Jan 22 2015

Senator Blunt Backs Senator Paul’s REINS Act

WASHINGTON, D.C. – U.S. Senator Roy Blunt (Mo.) once again co-sponsored the Regulations from the Executive in Need of Scrutiny (REINS) Act, which was introduced by U.S. Senator Rand Paul (Ky.).

The REINS Act would require Congress to approve every new major rule proposed by the Executive Branch, which has an annual economic impact of $100 million or more, before it can be enforced on the American people. To view the Senate bill, click here.

“I thank Senator Paul for reintroducing this important legislation, which successfully passed the House last year. Each and every day, I hear from Missouri families, farmers, and job creators who are burdened by costly federal rules and regulations,” said Blunt. “Before these requirements are imposed on people, Congress owes it to every American to closely review all federal rules and regulations that will cost taxpayers $100 million or more.”

Blunt has helped lead the fight to restore accountability and stop over-regulation in Washington:

•    ENFORCE the Law Act: Blunt recently re-introduced the Executive Needs to Faithfully Observe and Respect Congressional Enactments of the Law (ENFORCE the Law) Act, which would put a procedure in place to permit Congress to authorize a lawsuit against the executive branch for failure to faithfully execute the laws. Blunt re-introduced the bill following President Barack Obama’s executive amnesty announcement. To read more, click here.
•    Regulatory Improvement Act: Last Congress, Blunt joined U.S. Senator Angus King (Maine) to introduce the Regulatory Improvement Act, bipartisan legislation to streamline, consolidate, and repeal onerous and costly government regulations. The bill would direct Congress to create a “Regulatory Improvement Commission,” which would collect broad public input regarding which regulations are outdated, duplicative, or inefficient. Blunt plans to re-introduce a version of this bill this Congress.
•    Taxpayer Transparency Act: Last Congress, Blunt introduced the Taxpayer Transparency Act to require federal agencies to transparently disclose when taxpayer dollars are used to pay for government advertising. He filed the bill after it was reported that the U.S. Department of Health and Human Services (HHS) planned to spend millions of taxpayer dollars on an advertising campaign to promote the president’s health care law. Blunt plans to re-introduce the bill this Congress.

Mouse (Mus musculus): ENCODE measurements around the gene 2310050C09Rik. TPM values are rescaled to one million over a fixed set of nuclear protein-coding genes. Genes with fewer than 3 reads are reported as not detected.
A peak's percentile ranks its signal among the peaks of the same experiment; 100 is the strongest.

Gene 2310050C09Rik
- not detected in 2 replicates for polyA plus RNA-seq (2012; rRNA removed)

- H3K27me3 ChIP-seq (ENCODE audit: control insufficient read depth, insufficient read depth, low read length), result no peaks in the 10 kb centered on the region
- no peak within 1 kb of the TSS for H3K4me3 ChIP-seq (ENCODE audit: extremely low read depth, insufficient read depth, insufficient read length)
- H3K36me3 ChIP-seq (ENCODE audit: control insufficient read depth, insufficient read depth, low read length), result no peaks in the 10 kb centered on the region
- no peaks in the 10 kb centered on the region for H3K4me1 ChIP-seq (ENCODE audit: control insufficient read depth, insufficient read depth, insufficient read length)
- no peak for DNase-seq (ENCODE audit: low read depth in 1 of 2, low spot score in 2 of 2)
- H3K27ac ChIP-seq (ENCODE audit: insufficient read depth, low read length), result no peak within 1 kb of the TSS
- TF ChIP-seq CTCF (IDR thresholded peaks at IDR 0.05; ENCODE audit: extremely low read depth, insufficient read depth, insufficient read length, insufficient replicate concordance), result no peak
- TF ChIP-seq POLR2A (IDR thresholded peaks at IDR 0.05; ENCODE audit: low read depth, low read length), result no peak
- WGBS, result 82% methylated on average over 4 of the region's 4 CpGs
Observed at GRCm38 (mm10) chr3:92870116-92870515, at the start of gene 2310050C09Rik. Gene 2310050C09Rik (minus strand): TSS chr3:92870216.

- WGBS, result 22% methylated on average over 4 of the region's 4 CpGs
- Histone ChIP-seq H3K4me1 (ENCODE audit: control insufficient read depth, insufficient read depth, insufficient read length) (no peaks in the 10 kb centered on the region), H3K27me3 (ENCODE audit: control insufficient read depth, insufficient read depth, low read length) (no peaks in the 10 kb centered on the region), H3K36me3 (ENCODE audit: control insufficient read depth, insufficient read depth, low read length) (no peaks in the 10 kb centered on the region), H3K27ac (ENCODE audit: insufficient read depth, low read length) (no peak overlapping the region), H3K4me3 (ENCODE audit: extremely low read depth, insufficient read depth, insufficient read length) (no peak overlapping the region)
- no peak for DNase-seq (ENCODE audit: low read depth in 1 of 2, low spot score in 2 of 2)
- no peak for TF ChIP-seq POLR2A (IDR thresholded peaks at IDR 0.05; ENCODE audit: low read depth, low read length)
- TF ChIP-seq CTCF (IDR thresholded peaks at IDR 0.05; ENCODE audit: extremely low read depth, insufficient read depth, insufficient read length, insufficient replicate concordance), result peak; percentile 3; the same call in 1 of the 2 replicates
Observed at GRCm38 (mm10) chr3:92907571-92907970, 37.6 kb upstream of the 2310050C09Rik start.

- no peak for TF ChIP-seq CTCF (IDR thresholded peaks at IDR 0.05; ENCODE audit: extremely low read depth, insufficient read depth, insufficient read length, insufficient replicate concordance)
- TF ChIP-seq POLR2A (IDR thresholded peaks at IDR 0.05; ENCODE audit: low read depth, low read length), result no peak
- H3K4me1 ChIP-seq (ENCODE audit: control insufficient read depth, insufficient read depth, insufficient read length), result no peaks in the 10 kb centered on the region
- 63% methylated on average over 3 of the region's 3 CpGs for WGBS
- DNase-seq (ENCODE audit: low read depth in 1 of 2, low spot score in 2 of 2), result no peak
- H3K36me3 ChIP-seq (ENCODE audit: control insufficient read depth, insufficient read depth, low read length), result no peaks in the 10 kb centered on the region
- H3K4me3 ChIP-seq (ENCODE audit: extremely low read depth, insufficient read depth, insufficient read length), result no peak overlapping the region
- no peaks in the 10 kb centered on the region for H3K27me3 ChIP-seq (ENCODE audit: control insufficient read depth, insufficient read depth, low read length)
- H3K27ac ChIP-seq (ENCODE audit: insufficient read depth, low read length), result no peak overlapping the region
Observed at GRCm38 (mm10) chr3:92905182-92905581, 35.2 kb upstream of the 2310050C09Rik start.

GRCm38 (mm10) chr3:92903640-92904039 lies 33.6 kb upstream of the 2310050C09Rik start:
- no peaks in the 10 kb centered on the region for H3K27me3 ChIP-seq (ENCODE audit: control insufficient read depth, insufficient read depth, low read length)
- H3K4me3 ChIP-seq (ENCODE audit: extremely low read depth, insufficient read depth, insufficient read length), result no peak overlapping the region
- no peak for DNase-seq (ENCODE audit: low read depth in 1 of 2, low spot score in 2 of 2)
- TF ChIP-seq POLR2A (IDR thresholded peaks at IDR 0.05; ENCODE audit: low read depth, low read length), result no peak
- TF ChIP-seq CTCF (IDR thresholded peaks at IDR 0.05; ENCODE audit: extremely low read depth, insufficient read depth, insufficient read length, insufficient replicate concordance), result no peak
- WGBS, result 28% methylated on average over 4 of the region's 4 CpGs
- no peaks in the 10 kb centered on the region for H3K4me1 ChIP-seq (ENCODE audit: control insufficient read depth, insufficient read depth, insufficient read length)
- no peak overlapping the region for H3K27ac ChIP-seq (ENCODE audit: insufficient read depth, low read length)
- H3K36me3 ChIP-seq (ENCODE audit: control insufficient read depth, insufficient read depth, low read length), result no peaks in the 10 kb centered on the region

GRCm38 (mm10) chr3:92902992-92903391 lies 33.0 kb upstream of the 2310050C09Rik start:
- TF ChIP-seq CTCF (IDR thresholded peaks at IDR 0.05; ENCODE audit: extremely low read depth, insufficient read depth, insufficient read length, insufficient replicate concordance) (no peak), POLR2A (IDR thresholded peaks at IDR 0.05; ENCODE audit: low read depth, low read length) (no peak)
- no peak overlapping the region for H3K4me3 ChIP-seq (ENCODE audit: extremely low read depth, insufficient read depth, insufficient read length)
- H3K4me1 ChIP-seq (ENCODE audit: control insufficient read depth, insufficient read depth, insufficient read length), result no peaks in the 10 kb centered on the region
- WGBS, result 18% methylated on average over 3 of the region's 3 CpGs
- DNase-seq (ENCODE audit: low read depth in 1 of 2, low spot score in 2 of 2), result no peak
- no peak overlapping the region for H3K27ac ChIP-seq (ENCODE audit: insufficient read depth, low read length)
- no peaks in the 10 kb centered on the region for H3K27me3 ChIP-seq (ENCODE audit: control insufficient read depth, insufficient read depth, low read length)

•     Regulatory Responsibility for Our Economy Act: Blunt once again co-sponsored U.S. Senator Pat Roberts’s (Kan.) Regulatory Responsibility for Our Economy Act, which ensures that regulations put forth by the Executive branch consider the economic burden on American businesses, account for stakeholder input, and promote innovation. The bill would require all federal agencies to review their significant regulations, and propose a timeline to repeal those deemed burdensome, unnecessary or those that harm the economy or job creation.

•    Citizen Empowerment Act: Blunt introduced the Citizen Empowerment Act last Congress to restore Americans’ trust in government by expanding provisions that allow individuals to record conversations with executive agency employees. He filed the bill after it was revealed that Internal Revenue Service (IRS) officials admitted to targeting conservative organizations and other Americans. Blunt plans to re-introduce the legislation this Congress.
•    Government Employee Accountability Act: Blunt introduced the Government Employee Accountability Act last Congress to give executive agencies the ability to effectively deal with Senior Executive Service (SES) employees, and provide Congress with more oversight. He introduced the bill in the wake of the IRS scandal. Blunt plans to re-introduce the legislation this Congress.

•    Stop Targeting of Political Beliefs by the IRS Act: Last Congress, Blunt co-sponsored the Stop Targeting of Political Beliefs by the IRS Act, which was introduced by Roberts and U.S. Senator Jeff Flake (Ariz.) and was co-sponsored by 39 additional Senators. The bill protects the free-speech rights of 501(c)(4) organizations by prohibiting for one year the finalization of a proposed Internal Revenue Service (IRS) regulation that would significantly limit the advocacy and educational activities of these groups.